Starkville is updating its development code to minimize rezoning occurrences and variances. Last year, the city had 10 rezoning incidents and 11 variances.

Rezoning occurs when the purpose of land is changed by the city, such as switching an area from residential to commercial if businesses are trying to move in.

Variances involve specific instances on a property when there is an ordinance violation. The city can grant an exception to the ordinance if it is determined not to hinder the community.

Assistant City Planner Emily Corban said the goal of the changes is to make a unified development code. Corban said the current code is compiled of pieces of code put together over time, with some ordinances dating back to the 1950s and others contradicting each other.

"It's not comprehensive," Corban said.

Cities are divided into zones to designate how land will be used. As cities grow and change, zoning code often change with it to reflect.

According to Corban, the rezoning and variance issues are symptoms of a code that needs to be updated.

"Starkville has constantly been on a long path of development," Corban said. "We're moving to support more commercial business."

Corban said while updates to the city's code are necessary, the cost of actually changing it prevents them from being done as often as they should.

"Ideally, it would be updated every five years," Corban said. "But that almost never happens."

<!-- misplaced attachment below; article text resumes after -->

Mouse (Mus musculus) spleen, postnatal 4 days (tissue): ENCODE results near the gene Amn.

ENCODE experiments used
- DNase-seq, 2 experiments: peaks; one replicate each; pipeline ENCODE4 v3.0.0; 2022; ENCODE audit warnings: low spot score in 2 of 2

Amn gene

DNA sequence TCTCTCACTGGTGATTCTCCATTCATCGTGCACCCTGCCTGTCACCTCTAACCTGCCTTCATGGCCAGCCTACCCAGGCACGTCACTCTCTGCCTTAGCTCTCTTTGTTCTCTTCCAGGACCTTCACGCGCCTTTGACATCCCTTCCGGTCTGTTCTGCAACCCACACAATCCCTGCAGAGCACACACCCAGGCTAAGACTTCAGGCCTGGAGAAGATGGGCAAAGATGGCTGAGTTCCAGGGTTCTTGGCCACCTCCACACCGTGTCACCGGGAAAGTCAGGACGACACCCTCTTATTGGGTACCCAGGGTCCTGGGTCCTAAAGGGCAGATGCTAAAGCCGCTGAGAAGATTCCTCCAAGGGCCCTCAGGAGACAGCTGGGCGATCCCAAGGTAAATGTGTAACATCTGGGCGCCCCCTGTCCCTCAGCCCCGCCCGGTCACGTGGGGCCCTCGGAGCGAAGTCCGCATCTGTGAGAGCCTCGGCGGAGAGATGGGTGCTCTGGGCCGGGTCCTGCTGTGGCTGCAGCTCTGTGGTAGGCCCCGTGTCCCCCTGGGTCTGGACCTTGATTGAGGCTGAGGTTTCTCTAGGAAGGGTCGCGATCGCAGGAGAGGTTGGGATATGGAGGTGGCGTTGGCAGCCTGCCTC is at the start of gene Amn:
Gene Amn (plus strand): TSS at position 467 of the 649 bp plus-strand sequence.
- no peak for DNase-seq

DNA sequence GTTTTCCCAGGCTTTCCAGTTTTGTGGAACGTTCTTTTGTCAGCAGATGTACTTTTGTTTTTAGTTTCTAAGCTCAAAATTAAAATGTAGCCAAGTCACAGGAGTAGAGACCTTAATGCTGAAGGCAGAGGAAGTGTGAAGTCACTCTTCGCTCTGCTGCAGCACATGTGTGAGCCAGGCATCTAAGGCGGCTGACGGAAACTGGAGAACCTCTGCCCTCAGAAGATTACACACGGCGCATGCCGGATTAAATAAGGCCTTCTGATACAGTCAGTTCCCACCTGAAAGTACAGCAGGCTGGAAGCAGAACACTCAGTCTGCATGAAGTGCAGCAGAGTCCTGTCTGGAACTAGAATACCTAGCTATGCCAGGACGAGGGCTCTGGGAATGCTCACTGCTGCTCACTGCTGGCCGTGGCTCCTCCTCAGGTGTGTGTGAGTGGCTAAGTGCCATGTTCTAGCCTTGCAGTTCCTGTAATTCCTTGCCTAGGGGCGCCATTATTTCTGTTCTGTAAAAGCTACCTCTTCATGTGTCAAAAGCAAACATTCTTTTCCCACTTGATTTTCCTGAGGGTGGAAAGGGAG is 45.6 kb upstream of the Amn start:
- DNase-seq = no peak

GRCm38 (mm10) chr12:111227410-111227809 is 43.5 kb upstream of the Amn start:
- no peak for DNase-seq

The last time Starkville adopted a zoning map was in 2013.

Starkville's zoning map and development code are part of the city’s larger comprehensive plan. This plan lays the foundation for how the city will change. It is meant to serve as the thematic guideline as new projects are adopted.

The last comprehensive plan was proposed and approved in 2016 under former Mayor Parker Wiseman.

Local developer Neil Heitzmann of Verde Construction said he's had a relatively easy time dealing with the city's current code.

"The code hasn't really prevented me from doing anything," Heitzmann said.

The Board of Adjustments and Appeals approved an appeal from Heitzmann to build pergolas on two homes in the neighborhood he's currently developing on Frenchmen Street this week.

Heitzmann acknowledged that some ordinances might seem silly at first glance, but that there was always a purpose behind the rules. In the case of the pergolas, he guessed the original issue had to do with fire safety.

While Heitzmann personally has never had any of his variance requests denied, he has seen it happen. According to him, it usually comes down to citizens in the area since everyone around a variance is able to speak out against the change.

"It depends on the public," Heitzmann said. "If you don't get any pushback from the residents, they usually approve the request."

Having formerly worked in Florida, Heitzmann said developers in Starkville don't realize how lucky they are. For the work he did around Tampa, he said it was not uncommon to wait two years just to get permits to begin working.

While working on his most recent project in Starkville, Heitzmann only had to wait three months.

"Florida is a nightmare compared to Starkville," Heitzmann said.

No schedule has been announced for the project's completion, but when it is finished, it will have to be approved by the Board of Aldermen.

Since the city's work on the united development code is still in progress, it will not be shown to the public.

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